Format: Streaming video from NetFlix on The Nook.
I like science fiction as much or more than the next guy, but I put the emphasis heavily on the word “fiction.” I also happen to be a science geek, and a great deal of my pleasure reading (when I have time for it) is in different science fields. In my movies, though, I’m a lot less stringent. If things happen that don’t comport with the known physical laws of the universe, I’m not that put out. Fire in the Sky requires a different sort of willing suspension of disbelief, though. Taken at face value, this is the true account of Travis Walton (played in the film by D.B. Sweeney) and his alien abduction.
So let’s go there for a minute. Our universe is an awfully big place and I think it’s unbelievably likely that life has evolved on other planets. On some of those planets, I’m betting there’s sentient life. However, the distances involved in moving from solar system to solar system are so great that I think it’s unlikely that we’ll ever encounter intelligent aliens, and I doubt very seriously that those aliens have been here abducting people, making crop circles, or performing medical experiments on our livestock.
So, going in, I’m looking at this as entertainment, not as evidence of extraterrestrial visitors. I can’t know for certain what the real Travis Walton went through or what he really experienced. I can say, though, that I think a bad batch of magic mushrooms or moonshine is a much more likely candidate.
Anyway, Fire in the Sky starts in medias res with the abduction having already taken place. There are five witnesses, all a part of the same crew working on a nearby mountain clearing brush for a government contract. These men are Mike Rogers (Robert Patrick), the team leader and Travis’s best friend; Allan Dallis (Craig Sheffer), a drifter who has a feud working with Travis; and three relatively interchangeable guys named Dave Whitlock (Peter Berg), Greg Hayes (Henry Thomas), and Bobby Cogdill (Bradley Gregg). The five have shown up at a local bar minus Travis and have called in the police to tell their story.
The police, represented mainly by local lawman Blake Davis (Noble Willingham) is unprepared for such a story, so he calls in a big-city detective named Frank Watters (James Garner). Of course, no one believes the story. They’re convinced that one or all of the five men killed Travis and are conspiring to keep this a secret. Most of the first hour or so of the film consists of this and the flashback to the abduction. Since that’s more interesting than flying accusations and lie detector tests, we should probably discuss it.
I kind of knew this was going to be trouble when we’re first introduced to Travis. It’s probably not too surprising that Travis Walton is depicted as something of a local hero, since the movie is roughly based on Walton’s own book account of his abduction. Here, when we first see him, he’s riding a motorcycle up on the sidewalk of the town, driving past a diner to grab a bag full of donuts from the counter girl, whose heart undoubtedly skips a beat when Travis almost touches her. He tells Mike that he’s got the idea of them opening a motorcycle dealership, complete with a picture that looks like he drew it in sophomore year Spanish class. And then, since Travis is dating Mike’s sister, Travis climbs up the side of the house to say good morning to his lady love. It’s a bit much to take.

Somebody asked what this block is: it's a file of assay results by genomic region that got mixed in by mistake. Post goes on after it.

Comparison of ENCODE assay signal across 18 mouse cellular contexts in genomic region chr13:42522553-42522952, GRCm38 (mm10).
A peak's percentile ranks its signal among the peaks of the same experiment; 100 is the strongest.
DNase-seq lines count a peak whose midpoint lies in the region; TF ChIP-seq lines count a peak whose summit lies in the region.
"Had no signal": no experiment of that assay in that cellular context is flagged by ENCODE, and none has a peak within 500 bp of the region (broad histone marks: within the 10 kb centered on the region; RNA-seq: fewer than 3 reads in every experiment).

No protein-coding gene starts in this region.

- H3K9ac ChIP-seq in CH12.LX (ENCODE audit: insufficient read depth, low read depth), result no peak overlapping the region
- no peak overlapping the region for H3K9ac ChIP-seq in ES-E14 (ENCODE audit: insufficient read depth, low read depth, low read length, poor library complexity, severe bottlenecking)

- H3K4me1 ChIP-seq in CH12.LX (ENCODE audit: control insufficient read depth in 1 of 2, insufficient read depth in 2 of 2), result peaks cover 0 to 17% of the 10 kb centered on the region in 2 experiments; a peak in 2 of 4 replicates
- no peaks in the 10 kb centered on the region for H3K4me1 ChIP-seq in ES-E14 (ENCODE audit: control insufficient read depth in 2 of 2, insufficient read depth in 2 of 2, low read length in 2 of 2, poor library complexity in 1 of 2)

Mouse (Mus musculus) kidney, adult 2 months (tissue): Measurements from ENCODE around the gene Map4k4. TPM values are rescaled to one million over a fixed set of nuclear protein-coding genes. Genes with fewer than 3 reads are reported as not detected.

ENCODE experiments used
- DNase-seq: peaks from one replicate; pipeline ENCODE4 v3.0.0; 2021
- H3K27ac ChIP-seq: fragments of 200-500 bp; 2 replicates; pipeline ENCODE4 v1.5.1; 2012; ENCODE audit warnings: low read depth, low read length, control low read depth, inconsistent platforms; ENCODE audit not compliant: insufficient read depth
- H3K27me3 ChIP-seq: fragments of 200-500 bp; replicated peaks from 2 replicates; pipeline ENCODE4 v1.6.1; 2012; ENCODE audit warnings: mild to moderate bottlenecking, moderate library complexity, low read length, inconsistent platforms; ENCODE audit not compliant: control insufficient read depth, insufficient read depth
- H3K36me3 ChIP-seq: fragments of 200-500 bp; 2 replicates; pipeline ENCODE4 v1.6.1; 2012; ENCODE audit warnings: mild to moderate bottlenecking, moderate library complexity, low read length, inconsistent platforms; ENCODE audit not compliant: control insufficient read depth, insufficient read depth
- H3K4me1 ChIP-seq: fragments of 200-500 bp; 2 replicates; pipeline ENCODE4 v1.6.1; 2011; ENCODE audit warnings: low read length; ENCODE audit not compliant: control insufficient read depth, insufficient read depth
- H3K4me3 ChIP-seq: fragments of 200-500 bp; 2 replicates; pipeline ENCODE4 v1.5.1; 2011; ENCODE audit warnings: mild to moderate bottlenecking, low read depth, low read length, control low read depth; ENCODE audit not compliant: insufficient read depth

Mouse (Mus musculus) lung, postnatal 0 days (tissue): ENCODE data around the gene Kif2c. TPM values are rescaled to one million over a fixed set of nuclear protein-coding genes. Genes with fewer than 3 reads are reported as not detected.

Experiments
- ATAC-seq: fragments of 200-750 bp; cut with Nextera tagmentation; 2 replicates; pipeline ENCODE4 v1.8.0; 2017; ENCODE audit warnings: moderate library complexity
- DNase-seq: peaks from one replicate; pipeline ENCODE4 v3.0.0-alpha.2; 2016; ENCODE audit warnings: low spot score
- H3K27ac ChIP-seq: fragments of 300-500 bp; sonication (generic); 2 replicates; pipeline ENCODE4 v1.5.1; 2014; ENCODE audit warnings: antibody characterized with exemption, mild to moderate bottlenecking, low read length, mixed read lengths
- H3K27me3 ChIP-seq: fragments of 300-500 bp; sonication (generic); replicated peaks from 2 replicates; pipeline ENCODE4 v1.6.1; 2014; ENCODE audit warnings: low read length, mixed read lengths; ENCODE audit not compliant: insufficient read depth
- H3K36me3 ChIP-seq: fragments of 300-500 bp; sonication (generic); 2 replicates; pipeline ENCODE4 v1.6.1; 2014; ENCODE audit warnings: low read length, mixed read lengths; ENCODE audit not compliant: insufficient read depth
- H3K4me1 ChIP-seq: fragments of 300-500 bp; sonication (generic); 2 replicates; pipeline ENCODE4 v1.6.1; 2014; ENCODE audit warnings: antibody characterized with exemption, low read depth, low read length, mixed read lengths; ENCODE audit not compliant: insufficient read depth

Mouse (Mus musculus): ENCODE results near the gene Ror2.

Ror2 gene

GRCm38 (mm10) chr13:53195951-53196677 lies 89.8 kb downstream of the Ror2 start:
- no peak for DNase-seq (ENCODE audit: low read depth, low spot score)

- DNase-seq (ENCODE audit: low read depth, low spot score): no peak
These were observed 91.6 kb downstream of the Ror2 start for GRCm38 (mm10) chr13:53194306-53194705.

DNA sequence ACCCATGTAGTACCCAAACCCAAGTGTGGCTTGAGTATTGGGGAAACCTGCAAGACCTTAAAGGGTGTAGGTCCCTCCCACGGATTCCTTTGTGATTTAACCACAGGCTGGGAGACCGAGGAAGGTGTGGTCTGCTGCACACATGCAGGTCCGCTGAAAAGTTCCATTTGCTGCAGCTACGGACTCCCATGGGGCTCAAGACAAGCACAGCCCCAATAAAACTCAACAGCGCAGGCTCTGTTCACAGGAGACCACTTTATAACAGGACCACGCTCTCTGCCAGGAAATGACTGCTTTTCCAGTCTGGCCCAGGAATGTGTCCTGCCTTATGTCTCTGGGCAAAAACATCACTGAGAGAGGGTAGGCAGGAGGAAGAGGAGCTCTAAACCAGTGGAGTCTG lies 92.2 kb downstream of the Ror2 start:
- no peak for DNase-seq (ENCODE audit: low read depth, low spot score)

Once at the job site, we get a little back and forth between Travis and Dallis, and then when they go home, the abduction happens. It happens specifically because Travis gets out of the truck and walks toward the giant hovering spacecraft, which knocks him out with a beam of light and then presumably picks him up. We’re not sure how this happens, because the other five drive off without him. Travis is missing for five days, and then shows up naked by a pay phone.
The most interesting and effective part of the film comes in the third act when Travis has a flashback to his actual abduction, or at least to what happened while he was abducted. There are some interesting moments of weightlessness, discovery of some desiccated bodies, and then (of course) various medical experiments and probings. Eventually, we come back and get a little “two years later” wrap-up. These scenes are effective because they’re actually pretty scary and disturbing in the moment. It’s hard to get a good sense of what is going on because of the constant disorientation, and then the medical experimentation scenes are not quite graphic, but still pretty upsetting.
The big problem for me here is that I just don’t buy it, and I think that’s essential in liking the movie. Again, I’m more than willing to suspend disbelief within the context of a movie, but this one is asking me to do quite a bit more than that, and I’m unwilling. It also spends far too long dealing with the mysterious disappearance and with not much else happening. It’s too slow to get going, makes far too much of the feud between Travis and Dallis, especially since it comes to nothing.
Most of the third act up to the epilogue is good. The rest isn’t that entertaining.
Why to watch Fire in the Sky: The part aboard the alien spaceship is pretty scary.
Why not to watch: It’s an awful lot of hokum.